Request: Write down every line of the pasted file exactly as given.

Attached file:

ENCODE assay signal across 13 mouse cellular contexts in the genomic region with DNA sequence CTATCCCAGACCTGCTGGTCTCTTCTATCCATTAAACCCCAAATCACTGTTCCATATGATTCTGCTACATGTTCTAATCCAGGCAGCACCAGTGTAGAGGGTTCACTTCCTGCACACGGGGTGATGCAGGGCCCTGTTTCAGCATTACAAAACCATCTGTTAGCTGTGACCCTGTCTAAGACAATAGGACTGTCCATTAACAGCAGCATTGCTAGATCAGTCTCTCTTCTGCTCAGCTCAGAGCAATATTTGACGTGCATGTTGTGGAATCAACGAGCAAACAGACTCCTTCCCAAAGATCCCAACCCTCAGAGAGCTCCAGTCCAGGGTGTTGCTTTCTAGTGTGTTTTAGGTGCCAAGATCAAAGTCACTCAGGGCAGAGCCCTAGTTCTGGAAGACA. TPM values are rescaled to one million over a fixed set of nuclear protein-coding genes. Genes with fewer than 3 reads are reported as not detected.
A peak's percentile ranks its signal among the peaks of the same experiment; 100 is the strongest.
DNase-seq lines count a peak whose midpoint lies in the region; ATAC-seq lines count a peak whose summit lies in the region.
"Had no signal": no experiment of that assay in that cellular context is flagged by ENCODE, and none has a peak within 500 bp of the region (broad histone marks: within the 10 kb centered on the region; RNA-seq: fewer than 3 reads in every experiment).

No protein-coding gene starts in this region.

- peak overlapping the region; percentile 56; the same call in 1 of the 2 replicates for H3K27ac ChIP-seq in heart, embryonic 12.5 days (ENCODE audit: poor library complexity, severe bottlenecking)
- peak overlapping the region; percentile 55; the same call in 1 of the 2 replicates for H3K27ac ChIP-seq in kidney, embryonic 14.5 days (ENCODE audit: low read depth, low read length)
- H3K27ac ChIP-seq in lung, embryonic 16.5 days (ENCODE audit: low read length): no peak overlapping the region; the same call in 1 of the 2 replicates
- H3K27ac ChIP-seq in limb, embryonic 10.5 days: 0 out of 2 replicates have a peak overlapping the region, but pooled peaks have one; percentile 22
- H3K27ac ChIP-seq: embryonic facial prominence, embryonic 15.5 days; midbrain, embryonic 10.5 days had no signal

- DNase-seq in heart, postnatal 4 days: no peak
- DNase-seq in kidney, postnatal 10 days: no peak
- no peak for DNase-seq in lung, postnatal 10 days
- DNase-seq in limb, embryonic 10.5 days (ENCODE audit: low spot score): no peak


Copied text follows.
ENCODE assay signal across 13 mouse cellular contexts in the genomic region with DNA sequence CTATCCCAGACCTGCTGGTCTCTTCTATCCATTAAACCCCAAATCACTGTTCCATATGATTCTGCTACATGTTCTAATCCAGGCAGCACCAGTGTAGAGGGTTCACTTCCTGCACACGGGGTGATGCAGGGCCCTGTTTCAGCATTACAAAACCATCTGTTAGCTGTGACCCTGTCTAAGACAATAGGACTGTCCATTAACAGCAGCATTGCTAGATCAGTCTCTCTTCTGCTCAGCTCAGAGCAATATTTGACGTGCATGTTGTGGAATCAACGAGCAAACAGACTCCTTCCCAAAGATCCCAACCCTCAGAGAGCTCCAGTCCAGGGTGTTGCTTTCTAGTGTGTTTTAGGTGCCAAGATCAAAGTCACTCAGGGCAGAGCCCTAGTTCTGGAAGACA. TPM values are rescaled to one million over a fixed set of nuclear protein-coding genes. Genes with fewer than 3 reads are reported as not detected.
A peak's percentile ranks its signal among the peaks of the same experiment; 100 is the strongest.
DNase-seq lines count a peak whose midpoint lies in the region; ATAC-seq lines count a peak whose summit lies in the region.
"Had no signal": no experiment of that assay in that cellular context is flagged by ENCODE, and none has a peak within 500 bp of the region (broad histone marks: within the 10 kb centered on the region; RNA-seq: fewer than 3 reads in every experiment).

No protein-coding gene starts in this region.

- peak overlapping the region; percentile 56; the same call in 1 of the 2 replicates for H3K27ac ChIP-seq in heart, embryonic 12.5 days (ENCODE audit: poor library complexity, severe bottlenecking)
- peak overlapping the region; percentile 55; the same call in 1 of the 2 replicates for H3K27ac ChIP-seq in kidney, embryonic 14.5 days (ENCODE audit: low read depth, low read length)
- H3K27ac ChIP-seq in lung, embryonic 16.5 days (ENCODE audit: low read length): no peak overlapping the region; the same call in 1 of the 2 replicates
- H3K27ac ChIP-seq in limb, embryonic 10.5 days: 0 out of 2 replicates have a peak overlapping the region, but pooled peaks have one; percentile 22
- H3K27ac ChIP-seq: embryonic facial prominence, embryonic 15.5 days; midbrain, embryonic 10.5 days had no signal

- DNase-seq in heart, postnatal 4 days: no peak
- DNase-seq in kidney, postnatal 10 days: no peak
- no peak for DNase-seq in lung, postnatal 10 days
- DNase-seq in limb, embryonic 10.5 days (ENCODE audit: low spot score): no peak